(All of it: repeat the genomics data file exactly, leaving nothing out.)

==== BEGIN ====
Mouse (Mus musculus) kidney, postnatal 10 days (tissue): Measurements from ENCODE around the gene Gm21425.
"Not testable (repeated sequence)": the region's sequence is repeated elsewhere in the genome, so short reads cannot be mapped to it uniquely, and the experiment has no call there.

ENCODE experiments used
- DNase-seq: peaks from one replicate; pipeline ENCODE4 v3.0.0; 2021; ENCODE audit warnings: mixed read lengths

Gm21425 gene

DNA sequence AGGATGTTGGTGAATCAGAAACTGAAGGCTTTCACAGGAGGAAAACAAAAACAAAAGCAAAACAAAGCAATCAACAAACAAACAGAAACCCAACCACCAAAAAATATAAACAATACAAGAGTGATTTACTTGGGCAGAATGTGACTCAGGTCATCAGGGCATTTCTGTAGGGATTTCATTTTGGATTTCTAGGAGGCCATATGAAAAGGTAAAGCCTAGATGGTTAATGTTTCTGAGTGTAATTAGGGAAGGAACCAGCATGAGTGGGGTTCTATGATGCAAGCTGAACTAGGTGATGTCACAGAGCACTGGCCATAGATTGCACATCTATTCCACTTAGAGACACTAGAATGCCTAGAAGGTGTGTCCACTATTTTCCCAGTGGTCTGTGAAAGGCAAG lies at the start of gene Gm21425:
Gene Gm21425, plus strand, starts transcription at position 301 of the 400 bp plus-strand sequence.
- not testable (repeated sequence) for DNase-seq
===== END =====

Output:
Mouse (Mus musculus) kidney, postnatal 10 days (tissue): Measurements from ENCODE around the gene Gm21425.
"Not testable (repeated sequence)": the region's sequence is repeated elsewhere in the genome, so short reads cannot be mapped to it uniquely, and the experiment has no call there.

ENCODE experiments used
- DNase-seq: peaks from one replicate; pipeline ENCODE4 v3.0.0; 2021; ENCODE audit warnings: mixed read lengths

Gm21425 gene

DNA sequence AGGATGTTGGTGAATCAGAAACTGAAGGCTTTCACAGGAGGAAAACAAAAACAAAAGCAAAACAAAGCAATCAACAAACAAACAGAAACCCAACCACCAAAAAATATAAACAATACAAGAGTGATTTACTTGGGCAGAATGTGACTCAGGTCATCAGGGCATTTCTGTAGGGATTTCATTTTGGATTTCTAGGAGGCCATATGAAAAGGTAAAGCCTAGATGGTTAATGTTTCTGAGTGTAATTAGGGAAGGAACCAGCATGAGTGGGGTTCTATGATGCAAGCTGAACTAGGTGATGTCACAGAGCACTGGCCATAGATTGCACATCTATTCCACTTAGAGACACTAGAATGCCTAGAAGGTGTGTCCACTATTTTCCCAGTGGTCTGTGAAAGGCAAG lies at the start of gene Gm21425:
Gene Gm21425, plus strand, starts transcription at position 301 of the 400 bp plus-strand sequence.
- not testable (repeated sequence) for DNase-seq